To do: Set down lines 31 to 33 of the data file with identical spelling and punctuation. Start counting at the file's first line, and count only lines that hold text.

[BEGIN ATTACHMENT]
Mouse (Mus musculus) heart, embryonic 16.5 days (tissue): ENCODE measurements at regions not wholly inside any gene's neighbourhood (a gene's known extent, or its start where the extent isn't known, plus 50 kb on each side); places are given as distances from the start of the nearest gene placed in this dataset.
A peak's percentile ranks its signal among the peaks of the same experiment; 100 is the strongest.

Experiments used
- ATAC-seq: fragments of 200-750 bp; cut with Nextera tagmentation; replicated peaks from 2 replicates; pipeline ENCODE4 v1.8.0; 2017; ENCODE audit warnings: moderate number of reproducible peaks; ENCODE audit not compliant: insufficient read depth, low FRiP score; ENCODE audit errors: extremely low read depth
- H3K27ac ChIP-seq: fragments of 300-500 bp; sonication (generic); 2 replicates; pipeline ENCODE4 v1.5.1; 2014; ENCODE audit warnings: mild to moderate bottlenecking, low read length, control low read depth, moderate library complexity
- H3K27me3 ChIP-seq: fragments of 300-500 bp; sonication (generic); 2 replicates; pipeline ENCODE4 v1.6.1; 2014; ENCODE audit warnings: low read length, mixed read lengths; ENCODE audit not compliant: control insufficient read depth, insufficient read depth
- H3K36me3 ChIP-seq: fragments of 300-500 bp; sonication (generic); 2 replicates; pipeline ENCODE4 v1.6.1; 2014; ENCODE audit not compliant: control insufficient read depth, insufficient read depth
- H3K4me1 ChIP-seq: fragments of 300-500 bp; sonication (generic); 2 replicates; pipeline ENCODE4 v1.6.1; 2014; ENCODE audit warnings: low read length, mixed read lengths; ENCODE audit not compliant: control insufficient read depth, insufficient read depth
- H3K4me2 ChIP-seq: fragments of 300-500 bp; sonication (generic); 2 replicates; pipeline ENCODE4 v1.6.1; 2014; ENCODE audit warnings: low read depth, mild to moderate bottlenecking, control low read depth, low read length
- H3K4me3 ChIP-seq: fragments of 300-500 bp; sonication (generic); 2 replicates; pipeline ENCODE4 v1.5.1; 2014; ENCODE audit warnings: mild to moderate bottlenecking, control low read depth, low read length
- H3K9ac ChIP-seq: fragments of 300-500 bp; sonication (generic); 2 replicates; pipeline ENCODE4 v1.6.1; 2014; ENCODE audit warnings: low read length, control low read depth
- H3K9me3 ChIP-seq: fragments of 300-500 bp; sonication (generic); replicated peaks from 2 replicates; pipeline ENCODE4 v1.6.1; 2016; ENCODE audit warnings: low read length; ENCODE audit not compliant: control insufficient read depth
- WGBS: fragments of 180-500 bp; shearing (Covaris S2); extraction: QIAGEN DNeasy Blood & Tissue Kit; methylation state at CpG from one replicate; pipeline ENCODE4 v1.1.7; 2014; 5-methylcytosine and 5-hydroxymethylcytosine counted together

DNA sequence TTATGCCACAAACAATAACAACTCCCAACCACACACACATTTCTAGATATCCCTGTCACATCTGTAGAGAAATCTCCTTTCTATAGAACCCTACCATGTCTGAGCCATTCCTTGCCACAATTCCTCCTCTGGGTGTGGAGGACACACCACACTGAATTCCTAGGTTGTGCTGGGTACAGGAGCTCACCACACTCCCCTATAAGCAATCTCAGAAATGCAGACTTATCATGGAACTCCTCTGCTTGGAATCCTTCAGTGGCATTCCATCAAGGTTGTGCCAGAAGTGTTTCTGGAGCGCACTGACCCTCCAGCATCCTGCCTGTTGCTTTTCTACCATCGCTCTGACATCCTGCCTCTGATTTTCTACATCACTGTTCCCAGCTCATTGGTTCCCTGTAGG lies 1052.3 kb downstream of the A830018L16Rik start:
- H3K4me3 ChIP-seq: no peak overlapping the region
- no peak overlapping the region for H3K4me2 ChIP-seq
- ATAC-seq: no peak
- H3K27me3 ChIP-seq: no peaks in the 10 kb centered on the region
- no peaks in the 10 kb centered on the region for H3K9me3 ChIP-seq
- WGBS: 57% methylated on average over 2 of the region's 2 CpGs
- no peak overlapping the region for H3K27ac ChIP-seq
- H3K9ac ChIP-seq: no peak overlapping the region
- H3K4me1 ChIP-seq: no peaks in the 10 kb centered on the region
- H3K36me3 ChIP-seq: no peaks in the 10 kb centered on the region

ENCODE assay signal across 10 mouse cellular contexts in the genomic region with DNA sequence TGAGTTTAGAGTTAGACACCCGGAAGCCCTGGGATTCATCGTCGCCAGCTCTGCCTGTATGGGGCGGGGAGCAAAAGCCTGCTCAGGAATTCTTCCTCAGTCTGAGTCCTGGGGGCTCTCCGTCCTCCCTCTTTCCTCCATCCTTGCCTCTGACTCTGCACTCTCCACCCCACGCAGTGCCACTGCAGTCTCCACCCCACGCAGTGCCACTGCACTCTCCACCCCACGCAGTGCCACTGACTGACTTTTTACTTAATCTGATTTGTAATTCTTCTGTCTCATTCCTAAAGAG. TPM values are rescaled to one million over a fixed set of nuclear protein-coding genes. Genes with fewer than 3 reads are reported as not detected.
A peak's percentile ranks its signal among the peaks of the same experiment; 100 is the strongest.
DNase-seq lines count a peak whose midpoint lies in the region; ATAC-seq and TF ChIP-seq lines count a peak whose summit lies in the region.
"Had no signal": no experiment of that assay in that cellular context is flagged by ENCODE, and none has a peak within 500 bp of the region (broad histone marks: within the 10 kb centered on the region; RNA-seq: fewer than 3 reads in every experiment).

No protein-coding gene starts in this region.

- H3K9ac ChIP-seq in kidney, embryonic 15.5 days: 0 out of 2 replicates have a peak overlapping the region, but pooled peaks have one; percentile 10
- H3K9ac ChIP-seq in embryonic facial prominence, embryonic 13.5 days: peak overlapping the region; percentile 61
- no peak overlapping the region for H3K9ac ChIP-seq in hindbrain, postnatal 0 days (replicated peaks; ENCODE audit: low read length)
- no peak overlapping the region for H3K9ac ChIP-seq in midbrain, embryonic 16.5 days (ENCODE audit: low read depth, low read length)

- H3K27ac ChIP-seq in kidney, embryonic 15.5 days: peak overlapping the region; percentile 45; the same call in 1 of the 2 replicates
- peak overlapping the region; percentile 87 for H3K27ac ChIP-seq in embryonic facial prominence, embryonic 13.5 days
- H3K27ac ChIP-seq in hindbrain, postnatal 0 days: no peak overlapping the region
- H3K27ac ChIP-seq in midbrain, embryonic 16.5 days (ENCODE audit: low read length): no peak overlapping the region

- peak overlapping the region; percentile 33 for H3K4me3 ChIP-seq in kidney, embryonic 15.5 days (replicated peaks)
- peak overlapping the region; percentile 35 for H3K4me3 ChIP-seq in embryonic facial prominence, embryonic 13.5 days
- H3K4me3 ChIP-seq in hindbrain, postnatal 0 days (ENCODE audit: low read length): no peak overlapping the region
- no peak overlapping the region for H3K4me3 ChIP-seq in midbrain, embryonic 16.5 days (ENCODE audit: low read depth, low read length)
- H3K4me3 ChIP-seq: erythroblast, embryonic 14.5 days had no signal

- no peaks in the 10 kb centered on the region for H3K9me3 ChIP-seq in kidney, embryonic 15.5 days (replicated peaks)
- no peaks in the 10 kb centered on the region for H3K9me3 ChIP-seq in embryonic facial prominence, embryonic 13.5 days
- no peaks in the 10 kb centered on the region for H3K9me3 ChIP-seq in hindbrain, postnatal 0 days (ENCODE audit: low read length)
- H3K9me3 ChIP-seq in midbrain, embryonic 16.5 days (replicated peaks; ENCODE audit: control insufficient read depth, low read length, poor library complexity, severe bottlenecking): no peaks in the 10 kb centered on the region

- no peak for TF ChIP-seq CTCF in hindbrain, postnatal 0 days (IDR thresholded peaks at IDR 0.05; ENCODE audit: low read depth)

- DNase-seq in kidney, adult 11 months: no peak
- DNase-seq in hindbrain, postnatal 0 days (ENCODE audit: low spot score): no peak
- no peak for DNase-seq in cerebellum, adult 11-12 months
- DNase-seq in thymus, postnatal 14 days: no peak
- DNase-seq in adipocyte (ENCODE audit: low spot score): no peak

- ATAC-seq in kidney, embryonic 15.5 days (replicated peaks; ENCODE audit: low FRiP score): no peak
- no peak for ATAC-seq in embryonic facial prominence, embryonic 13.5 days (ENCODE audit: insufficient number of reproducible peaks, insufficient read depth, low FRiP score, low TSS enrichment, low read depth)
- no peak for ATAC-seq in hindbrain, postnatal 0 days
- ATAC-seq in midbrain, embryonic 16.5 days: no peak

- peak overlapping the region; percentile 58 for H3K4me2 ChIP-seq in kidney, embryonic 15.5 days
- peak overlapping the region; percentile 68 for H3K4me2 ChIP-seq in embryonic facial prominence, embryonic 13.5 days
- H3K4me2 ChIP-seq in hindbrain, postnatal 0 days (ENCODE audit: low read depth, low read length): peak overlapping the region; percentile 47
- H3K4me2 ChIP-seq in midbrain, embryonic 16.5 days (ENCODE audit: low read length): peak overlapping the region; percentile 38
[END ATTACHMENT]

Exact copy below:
- H3K9ac ChIP-seq in embryonic facial prominence, embryonic 13.5 days: peak overlapping the region; percentile 61
- no peak overlapping the region for H3K9ac ChIP-seq in hindbrain, postnatal 0 days (replicated peaks; ENCODE audit: low read length)
- no peak overlapping the region for H3K9ac ChIP-seq in midbrain, embryonic 16.5 days (ENCODE audit: low read depth, low read length)